Reigning from the Cross

world_in_handsLuke 23:33-43 NRSV

Today is the last Sunday of the Christian Year.  It is called “Christ the King Sunday” or “The Reign of Christ Sunday.”  It signifies that at the end of it all, Jesus Christ has the last and final word.  And in this world of so much suffering and pain, oh how we need a day like today!  Oh how we need to be reminded that when it all boils down, when it all pans out, Jesus Christ is our ruler and our king. When it is all said and done, Jesus the Christ is ultimately in charge. Today is the day that we reassure ourselves that no matter how bad life gets, no matter how distressed, fragmented and chaotic life becomes, Christ is always in complete control.  “He’s got the whole world in his hands,” as we all like to sing.

Now, in this world of heart ache and heart break, the truth that Christ is the king and ruler of it all is always supposed to bring us great assurance and peace.  However; although none of us good God-fearing, church-going folks like to admit it, this truth of God’s complete reign over this world usually brings us the exact opposite.

Think about those times you were reminded by someone, albeit with good intentions, that “God is in control.”  When Lori and I lost our first child two months before the due date, people came up to us and said, “Don’t let this get you down.  Just remember that God doesn’t make any mistakes.”

After the doctor gave you the news that the tumor was malignant, people came up to you and said, “Don’t worry, God knows what God is doing.”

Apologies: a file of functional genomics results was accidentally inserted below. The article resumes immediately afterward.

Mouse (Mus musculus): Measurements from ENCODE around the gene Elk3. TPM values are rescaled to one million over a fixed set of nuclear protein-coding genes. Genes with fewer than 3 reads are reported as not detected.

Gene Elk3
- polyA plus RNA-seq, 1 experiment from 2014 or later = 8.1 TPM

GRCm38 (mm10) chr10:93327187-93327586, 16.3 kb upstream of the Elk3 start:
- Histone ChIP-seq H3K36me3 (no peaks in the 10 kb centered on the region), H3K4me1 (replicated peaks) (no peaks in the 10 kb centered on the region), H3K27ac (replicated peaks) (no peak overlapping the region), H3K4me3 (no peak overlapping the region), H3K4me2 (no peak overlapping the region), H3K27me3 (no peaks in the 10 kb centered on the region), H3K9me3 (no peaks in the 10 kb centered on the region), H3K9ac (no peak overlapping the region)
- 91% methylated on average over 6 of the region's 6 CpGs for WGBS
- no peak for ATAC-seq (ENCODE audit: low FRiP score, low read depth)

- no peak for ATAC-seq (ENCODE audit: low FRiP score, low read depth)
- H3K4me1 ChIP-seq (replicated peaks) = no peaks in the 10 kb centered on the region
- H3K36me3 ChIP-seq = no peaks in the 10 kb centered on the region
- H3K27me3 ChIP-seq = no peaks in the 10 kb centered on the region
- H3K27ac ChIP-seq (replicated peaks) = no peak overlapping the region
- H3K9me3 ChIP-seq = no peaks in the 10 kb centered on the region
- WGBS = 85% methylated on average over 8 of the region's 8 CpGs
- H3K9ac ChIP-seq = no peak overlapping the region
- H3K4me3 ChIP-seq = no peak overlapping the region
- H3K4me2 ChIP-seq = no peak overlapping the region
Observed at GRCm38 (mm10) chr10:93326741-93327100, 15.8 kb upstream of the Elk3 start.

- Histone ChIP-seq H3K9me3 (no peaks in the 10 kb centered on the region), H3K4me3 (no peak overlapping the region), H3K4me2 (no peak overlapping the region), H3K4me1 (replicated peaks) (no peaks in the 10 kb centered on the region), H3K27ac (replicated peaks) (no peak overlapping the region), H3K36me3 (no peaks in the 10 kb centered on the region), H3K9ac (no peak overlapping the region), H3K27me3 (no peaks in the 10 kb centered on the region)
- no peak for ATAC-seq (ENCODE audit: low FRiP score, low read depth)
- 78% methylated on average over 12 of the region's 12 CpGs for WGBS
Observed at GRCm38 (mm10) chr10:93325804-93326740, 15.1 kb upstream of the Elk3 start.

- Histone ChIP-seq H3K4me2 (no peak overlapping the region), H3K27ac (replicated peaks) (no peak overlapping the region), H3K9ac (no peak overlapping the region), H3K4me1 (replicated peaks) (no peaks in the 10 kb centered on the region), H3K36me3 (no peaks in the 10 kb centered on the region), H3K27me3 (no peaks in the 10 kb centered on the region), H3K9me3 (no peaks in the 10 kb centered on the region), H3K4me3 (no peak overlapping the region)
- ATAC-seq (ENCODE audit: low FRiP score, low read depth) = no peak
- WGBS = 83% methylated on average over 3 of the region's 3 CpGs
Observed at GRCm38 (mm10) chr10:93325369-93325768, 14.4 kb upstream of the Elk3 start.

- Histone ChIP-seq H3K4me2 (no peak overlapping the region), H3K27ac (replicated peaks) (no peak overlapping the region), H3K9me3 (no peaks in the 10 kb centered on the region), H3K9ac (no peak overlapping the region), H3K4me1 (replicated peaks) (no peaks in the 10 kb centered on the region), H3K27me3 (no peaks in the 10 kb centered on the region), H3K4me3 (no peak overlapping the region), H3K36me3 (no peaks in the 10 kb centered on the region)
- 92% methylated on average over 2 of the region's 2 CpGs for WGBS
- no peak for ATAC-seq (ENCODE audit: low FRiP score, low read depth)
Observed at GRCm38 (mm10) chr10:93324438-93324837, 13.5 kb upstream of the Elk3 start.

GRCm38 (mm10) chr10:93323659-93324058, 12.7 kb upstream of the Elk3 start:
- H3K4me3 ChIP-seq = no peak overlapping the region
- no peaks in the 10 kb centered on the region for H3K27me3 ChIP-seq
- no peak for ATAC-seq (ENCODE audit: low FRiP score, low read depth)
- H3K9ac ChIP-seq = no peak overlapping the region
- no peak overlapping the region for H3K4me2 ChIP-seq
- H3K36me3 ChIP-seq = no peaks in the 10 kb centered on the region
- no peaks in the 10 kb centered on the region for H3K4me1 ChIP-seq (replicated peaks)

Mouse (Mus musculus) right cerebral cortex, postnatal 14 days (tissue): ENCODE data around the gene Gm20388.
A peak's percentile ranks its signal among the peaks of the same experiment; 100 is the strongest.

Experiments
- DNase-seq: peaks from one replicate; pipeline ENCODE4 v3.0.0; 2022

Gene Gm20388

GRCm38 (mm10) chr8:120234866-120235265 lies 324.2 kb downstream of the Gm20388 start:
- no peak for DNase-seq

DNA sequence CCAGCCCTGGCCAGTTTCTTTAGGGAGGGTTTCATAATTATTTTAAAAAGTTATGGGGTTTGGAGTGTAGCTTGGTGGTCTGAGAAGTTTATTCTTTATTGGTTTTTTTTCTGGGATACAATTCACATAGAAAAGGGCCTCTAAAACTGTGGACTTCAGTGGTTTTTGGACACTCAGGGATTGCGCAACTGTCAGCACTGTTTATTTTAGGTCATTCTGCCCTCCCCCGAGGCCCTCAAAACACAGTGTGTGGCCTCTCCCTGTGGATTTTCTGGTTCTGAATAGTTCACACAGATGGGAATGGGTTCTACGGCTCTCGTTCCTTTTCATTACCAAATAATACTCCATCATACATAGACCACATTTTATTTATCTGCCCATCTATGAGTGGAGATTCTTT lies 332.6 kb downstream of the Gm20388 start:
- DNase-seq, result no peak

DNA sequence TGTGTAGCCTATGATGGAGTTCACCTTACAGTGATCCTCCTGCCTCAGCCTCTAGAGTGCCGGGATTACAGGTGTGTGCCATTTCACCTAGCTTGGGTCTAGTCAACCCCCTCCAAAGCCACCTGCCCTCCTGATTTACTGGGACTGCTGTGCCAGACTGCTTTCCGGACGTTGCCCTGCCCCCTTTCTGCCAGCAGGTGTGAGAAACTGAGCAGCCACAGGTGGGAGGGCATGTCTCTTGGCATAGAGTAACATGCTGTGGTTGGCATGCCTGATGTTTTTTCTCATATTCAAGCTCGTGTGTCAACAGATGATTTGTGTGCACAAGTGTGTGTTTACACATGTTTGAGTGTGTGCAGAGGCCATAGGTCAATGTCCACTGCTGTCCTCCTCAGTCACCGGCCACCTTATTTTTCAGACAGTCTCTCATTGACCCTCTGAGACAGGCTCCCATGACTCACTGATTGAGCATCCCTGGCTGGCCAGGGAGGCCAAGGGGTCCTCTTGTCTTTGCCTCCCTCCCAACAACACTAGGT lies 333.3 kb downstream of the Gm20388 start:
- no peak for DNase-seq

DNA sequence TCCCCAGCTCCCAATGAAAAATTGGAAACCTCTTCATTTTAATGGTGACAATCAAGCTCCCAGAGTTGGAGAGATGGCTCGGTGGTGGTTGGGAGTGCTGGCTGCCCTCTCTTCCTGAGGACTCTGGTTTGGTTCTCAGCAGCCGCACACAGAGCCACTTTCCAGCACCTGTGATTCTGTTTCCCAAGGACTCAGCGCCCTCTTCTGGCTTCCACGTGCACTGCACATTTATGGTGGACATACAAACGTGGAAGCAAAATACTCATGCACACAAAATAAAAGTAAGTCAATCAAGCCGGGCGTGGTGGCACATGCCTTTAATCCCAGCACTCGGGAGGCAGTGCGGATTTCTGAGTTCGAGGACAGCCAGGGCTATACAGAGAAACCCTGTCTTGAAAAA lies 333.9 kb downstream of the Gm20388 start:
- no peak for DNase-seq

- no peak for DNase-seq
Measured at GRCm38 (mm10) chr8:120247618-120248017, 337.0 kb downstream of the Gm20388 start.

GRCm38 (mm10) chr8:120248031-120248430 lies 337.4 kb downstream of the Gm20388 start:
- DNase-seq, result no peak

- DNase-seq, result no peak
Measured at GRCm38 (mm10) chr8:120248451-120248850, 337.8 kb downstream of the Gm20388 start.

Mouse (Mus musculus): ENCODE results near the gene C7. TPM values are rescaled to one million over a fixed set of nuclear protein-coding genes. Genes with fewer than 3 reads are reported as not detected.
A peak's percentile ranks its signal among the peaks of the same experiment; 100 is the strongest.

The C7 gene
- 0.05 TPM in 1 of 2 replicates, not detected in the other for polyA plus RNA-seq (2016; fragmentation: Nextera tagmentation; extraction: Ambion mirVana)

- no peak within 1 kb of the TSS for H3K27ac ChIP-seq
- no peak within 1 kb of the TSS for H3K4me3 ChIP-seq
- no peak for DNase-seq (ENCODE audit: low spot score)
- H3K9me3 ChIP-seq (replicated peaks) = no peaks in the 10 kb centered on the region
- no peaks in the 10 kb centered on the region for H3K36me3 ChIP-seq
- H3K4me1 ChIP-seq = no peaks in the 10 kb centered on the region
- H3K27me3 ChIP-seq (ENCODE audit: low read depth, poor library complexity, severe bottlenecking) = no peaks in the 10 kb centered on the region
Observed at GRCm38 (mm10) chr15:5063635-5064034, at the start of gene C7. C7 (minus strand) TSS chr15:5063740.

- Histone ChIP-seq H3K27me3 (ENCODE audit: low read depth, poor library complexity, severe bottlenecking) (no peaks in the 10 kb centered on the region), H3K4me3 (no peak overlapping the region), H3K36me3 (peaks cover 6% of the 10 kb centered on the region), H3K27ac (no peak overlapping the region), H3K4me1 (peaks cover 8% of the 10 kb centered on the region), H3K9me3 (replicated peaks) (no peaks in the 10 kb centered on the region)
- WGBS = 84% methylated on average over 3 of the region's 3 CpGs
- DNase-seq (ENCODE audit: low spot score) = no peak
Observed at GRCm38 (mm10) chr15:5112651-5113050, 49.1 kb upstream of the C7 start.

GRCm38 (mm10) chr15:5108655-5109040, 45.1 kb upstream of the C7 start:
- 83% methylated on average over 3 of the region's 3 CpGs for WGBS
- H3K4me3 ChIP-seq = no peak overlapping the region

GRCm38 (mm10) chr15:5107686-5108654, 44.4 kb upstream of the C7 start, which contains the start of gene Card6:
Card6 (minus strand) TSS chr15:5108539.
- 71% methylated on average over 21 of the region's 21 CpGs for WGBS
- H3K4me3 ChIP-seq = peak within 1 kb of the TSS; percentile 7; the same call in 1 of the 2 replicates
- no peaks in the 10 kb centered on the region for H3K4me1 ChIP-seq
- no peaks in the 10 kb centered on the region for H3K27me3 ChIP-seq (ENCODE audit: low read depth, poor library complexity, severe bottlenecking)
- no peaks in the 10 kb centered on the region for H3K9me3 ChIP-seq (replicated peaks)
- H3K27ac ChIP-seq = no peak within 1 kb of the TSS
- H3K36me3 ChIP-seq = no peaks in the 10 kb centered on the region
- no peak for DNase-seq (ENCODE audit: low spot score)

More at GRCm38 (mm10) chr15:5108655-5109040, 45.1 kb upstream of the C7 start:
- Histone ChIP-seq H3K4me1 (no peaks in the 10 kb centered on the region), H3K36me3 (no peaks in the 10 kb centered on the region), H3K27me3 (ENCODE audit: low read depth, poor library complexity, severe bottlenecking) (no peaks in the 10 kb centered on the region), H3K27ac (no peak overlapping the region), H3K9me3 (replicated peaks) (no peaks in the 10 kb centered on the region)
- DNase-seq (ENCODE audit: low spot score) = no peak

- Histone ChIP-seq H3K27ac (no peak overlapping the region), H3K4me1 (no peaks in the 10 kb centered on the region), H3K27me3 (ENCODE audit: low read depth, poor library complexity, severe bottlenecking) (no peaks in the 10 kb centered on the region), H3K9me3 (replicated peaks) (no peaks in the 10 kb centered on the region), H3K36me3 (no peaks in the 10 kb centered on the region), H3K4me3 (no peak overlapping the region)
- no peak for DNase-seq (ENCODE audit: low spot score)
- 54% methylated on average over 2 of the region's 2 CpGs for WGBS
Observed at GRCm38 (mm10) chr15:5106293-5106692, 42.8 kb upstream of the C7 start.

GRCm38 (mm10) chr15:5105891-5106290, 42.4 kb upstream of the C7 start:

When people learned that you were going to lose your job, they reminded you, “It is going to be alright, for God is in control.”

At the graveside of a loved one, your friends and family lined up between you and the casket and whispered: “God has a reason for this.”

And very politely, we nodded. We even thanked them for their words with a hug or a handshake.  But then, a short time later, after we dried our tears, after we came to our senses, while we were sitting quietly at home or while we were out on a long drive, or maybe sitting in church, we began to reflect and to ponder those well-intended words. We began to think to ourselves: “If God is really sitting on some providential throne in complete control of this fragmented fiasco called life, this disastrous debacle called the world, then what type of ruler is this God? What type of king sits back and allows so much evil to occur in their kingdom?

Christ the King—what is supposed to bring us great strength, peace and comfort, instead brings us frustration, anger and doubt.  Christ the King—what is supposed to bring us assurance and hope brings us utter misery and despair.  And we are very much tempted to join all those who laughed and ridiculed Jesus: “Umphh!  King of the Jews! Some King!”